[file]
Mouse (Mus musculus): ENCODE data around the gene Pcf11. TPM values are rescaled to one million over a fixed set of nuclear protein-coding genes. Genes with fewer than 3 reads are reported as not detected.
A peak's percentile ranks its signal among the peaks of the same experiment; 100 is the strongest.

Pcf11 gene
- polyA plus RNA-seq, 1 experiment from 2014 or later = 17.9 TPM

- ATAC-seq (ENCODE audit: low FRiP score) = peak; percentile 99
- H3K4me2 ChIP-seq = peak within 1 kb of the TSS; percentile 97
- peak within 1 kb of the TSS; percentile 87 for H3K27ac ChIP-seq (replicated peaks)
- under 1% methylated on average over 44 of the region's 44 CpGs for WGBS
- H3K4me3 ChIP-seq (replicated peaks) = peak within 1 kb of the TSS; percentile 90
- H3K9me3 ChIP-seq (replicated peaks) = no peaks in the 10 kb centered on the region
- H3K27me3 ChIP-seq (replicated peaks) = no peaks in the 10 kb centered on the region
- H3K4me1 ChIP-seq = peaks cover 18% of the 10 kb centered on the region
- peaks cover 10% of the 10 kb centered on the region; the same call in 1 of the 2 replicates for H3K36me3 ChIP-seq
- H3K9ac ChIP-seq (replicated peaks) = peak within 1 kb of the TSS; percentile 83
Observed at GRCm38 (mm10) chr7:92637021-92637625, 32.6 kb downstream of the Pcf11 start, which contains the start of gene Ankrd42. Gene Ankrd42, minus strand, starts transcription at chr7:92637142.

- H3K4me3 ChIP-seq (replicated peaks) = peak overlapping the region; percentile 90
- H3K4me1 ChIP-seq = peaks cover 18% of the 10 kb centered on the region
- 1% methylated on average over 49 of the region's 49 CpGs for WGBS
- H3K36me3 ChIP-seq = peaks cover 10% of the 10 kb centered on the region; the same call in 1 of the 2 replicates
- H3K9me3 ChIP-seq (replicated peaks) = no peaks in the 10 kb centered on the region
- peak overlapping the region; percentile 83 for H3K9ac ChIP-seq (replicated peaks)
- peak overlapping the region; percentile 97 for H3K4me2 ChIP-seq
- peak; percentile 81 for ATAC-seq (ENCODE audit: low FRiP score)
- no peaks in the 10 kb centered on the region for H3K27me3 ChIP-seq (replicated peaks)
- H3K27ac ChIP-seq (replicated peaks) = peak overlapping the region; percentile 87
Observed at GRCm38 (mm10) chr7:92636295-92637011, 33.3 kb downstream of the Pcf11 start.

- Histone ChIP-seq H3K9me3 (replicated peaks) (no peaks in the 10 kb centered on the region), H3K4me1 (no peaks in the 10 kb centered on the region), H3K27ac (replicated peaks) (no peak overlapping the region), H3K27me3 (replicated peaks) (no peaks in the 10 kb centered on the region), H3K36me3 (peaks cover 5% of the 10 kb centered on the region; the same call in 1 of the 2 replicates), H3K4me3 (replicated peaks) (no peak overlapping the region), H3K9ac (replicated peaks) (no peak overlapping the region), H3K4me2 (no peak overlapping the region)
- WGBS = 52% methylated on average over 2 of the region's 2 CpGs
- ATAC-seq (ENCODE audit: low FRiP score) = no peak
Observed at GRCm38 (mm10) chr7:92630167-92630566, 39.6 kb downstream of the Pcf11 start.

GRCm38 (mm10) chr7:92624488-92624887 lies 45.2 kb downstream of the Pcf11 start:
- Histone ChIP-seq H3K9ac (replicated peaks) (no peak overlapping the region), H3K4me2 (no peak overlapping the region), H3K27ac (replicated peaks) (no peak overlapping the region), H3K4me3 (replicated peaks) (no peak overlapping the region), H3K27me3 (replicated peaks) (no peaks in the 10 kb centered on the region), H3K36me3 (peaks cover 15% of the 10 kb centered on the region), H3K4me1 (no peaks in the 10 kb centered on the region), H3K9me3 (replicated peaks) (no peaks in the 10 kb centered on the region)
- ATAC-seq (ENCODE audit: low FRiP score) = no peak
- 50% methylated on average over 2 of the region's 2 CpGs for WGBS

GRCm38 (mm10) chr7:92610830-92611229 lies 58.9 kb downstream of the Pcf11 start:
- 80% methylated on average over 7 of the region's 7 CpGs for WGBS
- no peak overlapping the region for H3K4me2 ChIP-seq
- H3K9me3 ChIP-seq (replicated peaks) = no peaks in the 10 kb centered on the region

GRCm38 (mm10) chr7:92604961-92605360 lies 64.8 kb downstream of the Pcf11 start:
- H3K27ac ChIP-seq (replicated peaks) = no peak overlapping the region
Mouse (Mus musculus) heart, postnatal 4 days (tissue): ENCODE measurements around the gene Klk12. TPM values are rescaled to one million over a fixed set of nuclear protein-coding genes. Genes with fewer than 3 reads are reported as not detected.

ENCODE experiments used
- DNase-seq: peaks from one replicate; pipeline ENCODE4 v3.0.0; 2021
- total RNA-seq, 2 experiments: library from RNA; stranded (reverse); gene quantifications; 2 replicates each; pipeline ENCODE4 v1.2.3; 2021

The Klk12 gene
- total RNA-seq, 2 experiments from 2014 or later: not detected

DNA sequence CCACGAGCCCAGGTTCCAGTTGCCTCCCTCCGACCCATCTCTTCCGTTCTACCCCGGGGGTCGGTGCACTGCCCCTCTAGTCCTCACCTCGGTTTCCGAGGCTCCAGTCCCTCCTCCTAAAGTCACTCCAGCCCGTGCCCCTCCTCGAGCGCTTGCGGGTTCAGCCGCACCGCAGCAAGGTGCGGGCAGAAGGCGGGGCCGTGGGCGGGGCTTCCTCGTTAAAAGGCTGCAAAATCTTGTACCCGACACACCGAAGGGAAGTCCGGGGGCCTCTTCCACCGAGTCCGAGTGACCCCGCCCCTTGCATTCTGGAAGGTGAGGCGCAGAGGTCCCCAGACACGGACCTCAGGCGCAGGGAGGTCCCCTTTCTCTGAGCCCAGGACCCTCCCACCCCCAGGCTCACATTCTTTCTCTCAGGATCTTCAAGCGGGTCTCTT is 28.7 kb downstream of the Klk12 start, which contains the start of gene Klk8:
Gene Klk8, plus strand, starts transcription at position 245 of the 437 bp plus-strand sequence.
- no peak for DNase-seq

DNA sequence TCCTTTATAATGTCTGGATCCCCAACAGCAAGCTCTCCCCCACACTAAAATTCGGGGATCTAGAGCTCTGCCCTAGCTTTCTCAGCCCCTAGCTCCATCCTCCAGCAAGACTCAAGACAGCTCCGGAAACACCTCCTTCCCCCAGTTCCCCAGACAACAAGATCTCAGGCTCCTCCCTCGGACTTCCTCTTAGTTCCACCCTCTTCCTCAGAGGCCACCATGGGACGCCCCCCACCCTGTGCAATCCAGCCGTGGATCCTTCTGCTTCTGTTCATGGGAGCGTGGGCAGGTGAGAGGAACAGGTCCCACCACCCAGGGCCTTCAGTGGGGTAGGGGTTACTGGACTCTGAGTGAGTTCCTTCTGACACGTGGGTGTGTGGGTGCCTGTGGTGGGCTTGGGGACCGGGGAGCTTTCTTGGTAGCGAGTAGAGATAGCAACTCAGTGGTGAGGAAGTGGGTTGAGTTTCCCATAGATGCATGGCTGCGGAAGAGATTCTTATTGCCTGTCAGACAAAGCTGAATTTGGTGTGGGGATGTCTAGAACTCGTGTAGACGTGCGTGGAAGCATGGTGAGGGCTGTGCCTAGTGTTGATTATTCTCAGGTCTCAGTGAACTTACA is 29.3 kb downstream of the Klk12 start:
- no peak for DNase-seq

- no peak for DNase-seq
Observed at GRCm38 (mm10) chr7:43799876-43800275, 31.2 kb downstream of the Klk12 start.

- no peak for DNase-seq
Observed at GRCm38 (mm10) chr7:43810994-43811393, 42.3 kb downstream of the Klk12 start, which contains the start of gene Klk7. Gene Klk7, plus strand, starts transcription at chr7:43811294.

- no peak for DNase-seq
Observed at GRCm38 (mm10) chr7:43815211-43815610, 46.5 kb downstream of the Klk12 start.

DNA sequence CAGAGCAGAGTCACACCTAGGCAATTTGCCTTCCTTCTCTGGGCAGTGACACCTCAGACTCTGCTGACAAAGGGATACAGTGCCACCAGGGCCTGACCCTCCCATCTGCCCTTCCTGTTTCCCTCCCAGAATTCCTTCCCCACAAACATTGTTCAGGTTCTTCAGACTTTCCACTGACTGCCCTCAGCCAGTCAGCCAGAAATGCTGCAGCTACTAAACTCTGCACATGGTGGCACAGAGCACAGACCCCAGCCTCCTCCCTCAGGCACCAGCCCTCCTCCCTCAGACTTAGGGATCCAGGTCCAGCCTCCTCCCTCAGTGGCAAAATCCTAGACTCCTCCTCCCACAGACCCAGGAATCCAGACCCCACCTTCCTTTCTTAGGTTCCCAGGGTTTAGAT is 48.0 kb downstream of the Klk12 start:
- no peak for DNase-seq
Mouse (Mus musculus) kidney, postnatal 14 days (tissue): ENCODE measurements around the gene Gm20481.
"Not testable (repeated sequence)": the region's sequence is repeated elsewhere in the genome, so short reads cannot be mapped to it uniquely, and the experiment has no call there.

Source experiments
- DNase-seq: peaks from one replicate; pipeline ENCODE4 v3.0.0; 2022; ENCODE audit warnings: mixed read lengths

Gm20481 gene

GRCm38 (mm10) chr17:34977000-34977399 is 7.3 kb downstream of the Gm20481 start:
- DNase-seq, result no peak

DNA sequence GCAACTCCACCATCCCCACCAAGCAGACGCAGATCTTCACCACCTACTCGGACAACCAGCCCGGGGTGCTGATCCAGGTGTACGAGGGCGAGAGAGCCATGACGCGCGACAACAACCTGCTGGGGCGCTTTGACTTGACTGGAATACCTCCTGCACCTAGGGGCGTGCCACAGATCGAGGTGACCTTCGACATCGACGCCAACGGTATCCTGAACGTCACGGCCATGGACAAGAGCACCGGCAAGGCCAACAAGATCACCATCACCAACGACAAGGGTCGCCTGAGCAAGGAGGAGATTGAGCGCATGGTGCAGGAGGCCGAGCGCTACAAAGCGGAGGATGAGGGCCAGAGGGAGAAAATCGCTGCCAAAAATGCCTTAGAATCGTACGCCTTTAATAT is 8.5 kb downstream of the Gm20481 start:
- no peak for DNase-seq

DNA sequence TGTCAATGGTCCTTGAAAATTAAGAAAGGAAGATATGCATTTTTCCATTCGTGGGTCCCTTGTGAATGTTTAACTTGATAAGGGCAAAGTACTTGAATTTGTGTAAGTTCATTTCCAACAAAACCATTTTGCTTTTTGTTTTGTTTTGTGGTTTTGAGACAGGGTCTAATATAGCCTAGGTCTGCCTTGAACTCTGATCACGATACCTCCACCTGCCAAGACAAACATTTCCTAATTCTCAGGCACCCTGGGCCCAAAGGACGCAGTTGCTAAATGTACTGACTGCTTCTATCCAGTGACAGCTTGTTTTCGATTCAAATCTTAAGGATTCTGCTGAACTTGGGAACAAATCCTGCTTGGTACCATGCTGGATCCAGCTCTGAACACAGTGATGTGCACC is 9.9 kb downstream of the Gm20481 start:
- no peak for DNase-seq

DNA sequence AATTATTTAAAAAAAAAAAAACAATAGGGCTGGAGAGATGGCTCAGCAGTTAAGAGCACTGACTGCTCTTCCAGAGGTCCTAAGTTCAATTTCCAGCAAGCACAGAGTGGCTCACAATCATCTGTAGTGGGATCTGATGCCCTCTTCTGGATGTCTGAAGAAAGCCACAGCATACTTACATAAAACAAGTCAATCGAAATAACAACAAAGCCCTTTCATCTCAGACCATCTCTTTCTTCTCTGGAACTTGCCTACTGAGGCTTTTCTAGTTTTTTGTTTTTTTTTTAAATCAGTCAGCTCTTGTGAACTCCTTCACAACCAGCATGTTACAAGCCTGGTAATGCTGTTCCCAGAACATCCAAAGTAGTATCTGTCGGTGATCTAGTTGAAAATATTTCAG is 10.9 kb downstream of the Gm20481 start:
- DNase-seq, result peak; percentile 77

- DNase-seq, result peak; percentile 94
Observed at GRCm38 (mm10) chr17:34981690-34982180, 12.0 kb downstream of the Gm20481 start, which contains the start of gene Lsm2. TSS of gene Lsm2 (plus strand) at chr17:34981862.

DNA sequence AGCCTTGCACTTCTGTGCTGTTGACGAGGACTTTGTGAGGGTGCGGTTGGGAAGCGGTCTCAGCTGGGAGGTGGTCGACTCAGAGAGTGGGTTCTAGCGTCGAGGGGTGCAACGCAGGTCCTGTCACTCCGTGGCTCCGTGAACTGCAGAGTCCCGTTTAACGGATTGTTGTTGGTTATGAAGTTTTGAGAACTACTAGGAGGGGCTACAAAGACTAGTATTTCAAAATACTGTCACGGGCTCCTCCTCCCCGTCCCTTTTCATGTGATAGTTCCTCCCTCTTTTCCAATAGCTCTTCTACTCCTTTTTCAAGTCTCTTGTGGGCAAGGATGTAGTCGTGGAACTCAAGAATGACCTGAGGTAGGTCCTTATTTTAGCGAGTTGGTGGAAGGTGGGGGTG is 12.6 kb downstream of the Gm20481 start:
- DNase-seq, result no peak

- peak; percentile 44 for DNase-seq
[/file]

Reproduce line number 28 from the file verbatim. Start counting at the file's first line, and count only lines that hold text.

- WGBS = 52% methylated on average over 2 of the region's 2 CpGs